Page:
Your Ohio business website is not ADA compliant. That makes you a lawsuit target.
Are you an Ohio business with a brick and mortar location? Do you have a website with a nexus to that brick and mortar location? Congratulations, you must now comply with the Americans with Disabilities Act (“ADA”) “requirements” to make your website accessible to people with disabilities or be subject to the increasing rash of lawsuits seeking damages and attorney fees.
What does it mean that your website must be compliant? The courts don’t really know, but they are quite willing to tell you that you must comply. Multiple standards have been asserted as in compliance with the ADA, including the Web Content Accessibility Guidelines (WCAG 2.0), but courts have regularly refused to explicitly adopt any specific standard of compliance as a minimum requirement for the ADA.
Instead, courts have sidestepped the question of “how does a website comply with the ADA” and instead focused on the question of whether there are articulable and comprehensible standards to which a website must conform, to which, somehow, the answer is yes. As restated by the ninth circuit regarding the ADA’s application to websites, “[a] statute is vague not when it prohibits conduct according ‘to an imprecise but comprehensible normative standard, but rather in the sense that no standard of conduct is specified at all.’ ”. Moreover, “[b]ecause the ADA is a statute that regulates commercial conduct, it is reviewed under a less stringent standard of specificity” than, for example, criminal laws or restrictions on speech. Id. Therefore, the ADA would be vague “only if it is so indefinite in its terms that it fails to articulate comprehensible standards to which a person’s conduct must conform.” Id.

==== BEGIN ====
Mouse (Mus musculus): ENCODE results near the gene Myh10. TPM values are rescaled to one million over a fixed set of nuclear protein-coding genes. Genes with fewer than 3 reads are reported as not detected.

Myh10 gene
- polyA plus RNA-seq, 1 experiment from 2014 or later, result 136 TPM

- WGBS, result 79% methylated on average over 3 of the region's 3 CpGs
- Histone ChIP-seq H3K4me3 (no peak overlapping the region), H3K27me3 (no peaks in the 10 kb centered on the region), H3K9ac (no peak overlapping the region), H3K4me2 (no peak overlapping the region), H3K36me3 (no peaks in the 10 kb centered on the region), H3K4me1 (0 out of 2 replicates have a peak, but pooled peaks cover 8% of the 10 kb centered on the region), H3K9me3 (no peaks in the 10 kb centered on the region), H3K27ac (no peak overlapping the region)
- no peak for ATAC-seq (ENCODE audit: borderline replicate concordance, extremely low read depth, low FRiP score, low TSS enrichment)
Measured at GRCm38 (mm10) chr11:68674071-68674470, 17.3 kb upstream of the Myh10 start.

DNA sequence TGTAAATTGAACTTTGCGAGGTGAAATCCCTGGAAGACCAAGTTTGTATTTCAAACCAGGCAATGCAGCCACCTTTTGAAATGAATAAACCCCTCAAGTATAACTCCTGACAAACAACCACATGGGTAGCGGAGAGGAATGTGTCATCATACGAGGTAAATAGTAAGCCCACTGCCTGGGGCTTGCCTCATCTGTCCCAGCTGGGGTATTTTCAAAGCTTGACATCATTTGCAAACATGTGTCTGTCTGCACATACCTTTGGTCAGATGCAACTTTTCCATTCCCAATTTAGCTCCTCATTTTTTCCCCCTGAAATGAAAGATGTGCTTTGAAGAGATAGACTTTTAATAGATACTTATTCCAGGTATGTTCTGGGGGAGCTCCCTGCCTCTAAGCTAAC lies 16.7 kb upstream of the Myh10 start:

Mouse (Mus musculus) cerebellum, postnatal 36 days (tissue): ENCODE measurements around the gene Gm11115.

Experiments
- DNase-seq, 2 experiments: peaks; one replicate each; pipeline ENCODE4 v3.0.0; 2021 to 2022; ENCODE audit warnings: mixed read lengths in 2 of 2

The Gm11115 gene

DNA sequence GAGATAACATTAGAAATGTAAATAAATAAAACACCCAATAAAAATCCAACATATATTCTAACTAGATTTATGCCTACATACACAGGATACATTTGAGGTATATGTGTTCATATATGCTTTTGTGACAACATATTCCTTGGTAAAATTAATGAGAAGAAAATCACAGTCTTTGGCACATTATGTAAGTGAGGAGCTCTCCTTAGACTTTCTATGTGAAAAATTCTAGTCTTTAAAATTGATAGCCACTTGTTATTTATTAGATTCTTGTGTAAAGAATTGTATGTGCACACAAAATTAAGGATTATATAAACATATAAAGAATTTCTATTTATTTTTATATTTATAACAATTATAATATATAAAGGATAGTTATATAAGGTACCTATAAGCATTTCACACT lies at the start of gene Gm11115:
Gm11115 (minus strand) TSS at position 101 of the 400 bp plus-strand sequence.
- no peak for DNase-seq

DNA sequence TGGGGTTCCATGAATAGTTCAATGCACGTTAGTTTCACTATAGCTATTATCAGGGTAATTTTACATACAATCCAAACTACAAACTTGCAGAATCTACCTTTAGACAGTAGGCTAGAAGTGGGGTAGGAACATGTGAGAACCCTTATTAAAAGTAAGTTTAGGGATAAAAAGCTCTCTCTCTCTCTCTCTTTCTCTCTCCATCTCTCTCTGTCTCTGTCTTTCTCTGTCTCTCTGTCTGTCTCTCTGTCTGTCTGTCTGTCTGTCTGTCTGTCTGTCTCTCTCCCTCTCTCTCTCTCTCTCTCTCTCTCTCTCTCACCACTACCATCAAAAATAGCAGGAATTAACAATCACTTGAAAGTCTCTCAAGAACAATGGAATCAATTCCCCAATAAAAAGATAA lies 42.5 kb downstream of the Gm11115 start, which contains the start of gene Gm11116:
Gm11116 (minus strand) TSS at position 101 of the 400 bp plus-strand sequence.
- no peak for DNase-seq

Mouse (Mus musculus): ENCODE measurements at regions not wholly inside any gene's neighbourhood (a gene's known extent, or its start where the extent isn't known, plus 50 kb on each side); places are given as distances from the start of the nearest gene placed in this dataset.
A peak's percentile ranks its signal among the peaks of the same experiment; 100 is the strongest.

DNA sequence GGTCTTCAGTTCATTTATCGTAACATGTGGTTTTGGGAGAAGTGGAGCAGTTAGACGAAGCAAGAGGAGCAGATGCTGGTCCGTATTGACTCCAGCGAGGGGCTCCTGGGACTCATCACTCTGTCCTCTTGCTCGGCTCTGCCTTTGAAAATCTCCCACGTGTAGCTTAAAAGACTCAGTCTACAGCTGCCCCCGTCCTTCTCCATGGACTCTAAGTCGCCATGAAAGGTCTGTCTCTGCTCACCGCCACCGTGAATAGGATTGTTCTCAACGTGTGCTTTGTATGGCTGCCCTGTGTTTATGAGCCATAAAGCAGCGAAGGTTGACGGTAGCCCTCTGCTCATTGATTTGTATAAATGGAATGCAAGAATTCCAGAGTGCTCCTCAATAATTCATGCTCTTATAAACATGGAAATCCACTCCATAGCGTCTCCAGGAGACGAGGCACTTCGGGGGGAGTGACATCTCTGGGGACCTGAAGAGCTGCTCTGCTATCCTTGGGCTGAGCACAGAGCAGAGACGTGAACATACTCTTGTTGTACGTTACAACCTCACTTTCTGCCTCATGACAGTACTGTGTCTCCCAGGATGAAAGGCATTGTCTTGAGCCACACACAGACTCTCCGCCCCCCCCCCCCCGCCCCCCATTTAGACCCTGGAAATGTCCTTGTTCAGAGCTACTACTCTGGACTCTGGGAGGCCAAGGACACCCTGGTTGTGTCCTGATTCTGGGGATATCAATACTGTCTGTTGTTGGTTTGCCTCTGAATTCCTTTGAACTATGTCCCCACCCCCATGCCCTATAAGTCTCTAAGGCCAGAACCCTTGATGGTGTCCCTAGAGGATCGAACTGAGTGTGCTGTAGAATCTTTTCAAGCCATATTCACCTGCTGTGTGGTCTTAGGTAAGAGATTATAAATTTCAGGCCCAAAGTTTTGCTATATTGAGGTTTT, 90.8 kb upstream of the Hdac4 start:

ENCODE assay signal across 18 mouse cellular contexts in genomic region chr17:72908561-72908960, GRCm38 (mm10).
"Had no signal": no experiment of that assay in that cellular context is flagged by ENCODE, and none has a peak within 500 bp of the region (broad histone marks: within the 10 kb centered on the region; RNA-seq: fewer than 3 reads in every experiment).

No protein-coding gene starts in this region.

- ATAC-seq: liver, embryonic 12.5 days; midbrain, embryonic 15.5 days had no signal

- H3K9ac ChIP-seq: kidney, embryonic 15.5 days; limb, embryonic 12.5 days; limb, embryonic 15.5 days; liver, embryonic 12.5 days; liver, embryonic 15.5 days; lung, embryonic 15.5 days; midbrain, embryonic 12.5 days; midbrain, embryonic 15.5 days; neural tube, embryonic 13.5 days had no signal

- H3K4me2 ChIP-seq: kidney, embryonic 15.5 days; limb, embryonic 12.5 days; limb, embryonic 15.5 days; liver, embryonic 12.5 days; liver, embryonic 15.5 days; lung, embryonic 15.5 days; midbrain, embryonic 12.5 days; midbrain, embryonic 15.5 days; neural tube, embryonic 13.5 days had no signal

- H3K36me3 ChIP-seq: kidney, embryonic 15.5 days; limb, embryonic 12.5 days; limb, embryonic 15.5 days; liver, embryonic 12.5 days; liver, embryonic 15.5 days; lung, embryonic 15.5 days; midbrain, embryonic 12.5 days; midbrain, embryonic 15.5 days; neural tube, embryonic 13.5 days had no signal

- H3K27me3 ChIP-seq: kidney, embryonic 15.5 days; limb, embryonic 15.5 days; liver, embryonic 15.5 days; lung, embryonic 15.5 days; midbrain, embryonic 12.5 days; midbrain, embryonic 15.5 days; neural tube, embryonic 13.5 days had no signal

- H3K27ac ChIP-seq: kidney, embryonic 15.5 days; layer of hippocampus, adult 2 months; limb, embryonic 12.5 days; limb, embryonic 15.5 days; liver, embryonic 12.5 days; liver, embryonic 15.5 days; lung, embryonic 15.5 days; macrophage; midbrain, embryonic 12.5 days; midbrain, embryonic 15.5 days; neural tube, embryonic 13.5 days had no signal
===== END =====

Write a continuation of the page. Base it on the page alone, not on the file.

None of this is particularly helpful to businesses who are trying to determine what technical requirements their websites must have to comply with the ADA. There are, however, some general rules of thumb:
- Make sure your website is compliant with WCAG 2.0 guidelines, including having text in your website capable of being read by a screen-reader.
- Include indemnification clauses in your contracts with any party creating your website, and include a requirement that the website creating/maintaining party has sufficient insurance to cover a suit.
The easiest way to do this is to have WCAG 2.0 compliance built in to the original website, rather than attempt to strap on screen reading compatibility after the fact. If that’s not doable and you already have a website up and running, work to get your website as compliant as possible by bringing on a WCAG 2.0 compliant website designer.
 Castillo v. Jo-Ann Stores, LLC, 286 F. Supp. 3d 870, 882 (N.D. Ohio 2018)
 Robles v. Domino’s Pizza, LLC, 913 F.3d 898, 906 (9th Cir. 2019)
 Botosan v. Paul McNally Realty, 216 F.3d 827, 836 (9th Cir. 2000) (quoting Coates v. City of Cincinnati, 402 U.S. 611, 614, 91 S.Ct. 1686, 29 L.Ed.2d 214 (1971) )
 citing Vill. of Hoffman Estates v. Flipside, Hoffman Estates, Inc., 455 U.S. 489, 498–99, 102 S.Ct. 1186, 71 L.Ed.2d 362 (1982)
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